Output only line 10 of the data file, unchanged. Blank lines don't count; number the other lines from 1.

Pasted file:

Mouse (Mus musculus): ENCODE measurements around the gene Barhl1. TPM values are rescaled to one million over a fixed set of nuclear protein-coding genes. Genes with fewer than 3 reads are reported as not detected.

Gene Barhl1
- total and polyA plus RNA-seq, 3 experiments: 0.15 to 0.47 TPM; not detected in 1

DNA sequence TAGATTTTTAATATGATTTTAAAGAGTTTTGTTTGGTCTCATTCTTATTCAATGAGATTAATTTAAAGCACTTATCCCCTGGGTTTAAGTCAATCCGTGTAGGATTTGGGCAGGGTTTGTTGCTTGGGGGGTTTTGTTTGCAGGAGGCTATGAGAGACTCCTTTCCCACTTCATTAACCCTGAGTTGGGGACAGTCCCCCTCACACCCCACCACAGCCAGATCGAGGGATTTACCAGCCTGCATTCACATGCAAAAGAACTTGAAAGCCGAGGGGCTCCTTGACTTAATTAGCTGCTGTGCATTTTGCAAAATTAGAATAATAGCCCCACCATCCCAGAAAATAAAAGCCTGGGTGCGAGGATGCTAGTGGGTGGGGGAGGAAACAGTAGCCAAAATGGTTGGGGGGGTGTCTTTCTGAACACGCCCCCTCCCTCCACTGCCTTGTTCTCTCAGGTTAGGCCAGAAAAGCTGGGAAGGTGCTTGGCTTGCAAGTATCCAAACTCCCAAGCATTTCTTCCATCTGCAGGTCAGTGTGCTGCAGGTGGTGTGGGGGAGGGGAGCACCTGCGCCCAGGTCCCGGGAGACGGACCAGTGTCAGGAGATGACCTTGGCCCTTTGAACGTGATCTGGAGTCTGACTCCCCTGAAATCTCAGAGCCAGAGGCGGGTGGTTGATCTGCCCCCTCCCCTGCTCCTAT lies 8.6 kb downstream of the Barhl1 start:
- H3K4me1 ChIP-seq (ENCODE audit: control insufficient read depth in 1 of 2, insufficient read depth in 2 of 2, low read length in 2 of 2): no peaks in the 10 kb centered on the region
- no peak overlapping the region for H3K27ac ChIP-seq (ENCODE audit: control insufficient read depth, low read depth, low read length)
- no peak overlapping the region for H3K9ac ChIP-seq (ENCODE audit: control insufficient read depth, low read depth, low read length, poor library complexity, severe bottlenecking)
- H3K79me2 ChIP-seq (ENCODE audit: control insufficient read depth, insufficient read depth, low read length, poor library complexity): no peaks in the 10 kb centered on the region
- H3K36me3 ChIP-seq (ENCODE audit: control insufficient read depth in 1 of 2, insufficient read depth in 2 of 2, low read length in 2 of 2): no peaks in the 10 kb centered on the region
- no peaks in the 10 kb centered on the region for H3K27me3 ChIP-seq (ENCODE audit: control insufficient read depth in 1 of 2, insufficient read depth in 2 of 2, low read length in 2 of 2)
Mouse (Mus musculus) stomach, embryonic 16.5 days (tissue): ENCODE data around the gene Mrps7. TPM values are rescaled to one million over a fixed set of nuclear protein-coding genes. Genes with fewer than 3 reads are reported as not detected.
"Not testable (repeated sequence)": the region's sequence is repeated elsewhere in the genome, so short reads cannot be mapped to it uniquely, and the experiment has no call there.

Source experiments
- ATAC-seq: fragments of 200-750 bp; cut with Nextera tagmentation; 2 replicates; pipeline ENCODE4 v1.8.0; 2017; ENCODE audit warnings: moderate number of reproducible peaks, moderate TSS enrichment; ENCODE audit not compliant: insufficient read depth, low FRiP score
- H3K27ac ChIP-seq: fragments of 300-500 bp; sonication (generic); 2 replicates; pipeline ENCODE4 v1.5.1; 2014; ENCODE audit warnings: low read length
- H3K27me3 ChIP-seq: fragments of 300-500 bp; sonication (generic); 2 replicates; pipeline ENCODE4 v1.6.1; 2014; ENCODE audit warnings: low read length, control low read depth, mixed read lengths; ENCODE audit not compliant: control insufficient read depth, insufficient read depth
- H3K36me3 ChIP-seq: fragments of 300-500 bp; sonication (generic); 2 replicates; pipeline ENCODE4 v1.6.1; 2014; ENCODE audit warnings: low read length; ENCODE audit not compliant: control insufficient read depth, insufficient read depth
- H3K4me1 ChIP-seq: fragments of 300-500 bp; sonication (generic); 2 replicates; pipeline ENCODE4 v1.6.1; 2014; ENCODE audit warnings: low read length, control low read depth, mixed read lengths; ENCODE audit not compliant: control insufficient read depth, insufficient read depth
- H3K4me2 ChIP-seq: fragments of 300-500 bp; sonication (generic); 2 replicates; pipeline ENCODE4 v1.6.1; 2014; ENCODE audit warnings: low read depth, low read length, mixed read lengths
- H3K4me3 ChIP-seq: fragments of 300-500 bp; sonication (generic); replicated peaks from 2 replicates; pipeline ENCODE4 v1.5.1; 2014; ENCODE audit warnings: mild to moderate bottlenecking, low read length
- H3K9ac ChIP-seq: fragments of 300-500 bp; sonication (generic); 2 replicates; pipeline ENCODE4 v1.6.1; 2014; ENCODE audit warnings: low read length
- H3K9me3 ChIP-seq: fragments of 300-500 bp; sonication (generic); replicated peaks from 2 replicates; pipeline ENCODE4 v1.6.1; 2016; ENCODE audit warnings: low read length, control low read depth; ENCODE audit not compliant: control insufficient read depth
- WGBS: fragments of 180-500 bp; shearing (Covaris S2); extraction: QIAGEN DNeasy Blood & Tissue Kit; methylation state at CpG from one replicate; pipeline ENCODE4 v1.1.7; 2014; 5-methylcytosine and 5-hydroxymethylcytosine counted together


- no peaks in the 10 kb centered on the region for H3K27me3 ChIP-seq (ENCODE audit: control insufficient read depth in 1 of 2, insufficient read depth in 2 of 2, low read length in 2 of 2)